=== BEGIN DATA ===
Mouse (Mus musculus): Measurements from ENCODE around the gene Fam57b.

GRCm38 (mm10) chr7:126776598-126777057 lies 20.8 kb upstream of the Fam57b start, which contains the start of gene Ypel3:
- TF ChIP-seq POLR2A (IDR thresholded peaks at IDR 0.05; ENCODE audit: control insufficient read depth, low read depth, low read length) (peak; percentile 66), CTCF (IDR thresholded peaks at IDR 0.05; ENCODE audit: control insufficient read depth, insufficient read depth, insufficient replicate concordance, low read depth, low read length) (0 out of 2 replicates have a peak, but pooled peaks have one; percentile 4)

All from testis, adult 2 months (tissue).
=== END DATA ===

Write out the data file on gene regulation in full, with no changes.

Mouse (Mus musculus): Measurements from ENCODE around the gene Fam57b.

GRCm38 (mm10) chr7:126776598-126777057 lies 20.8 kb upstream of the Fam57b start, which contains the start of gene Ypel3:
- TF ChIP-seq POLR2A (IDR thresholded peaks at IDR 0.05; ENCODE audit: control insufficient read depth, low read depth, low read length) (peak; percentile 66), CTCF (IDR thresholded peaks at IDR 0.05; ENCODE audit: control insufficient read depth, insufficient read depth, insufficient replicate concordance, low read depth, low read length) (0 out of 2 replicates have a peak, but pooled peaks have one; percentile 4)

All from testis, adult 2 months (tissue).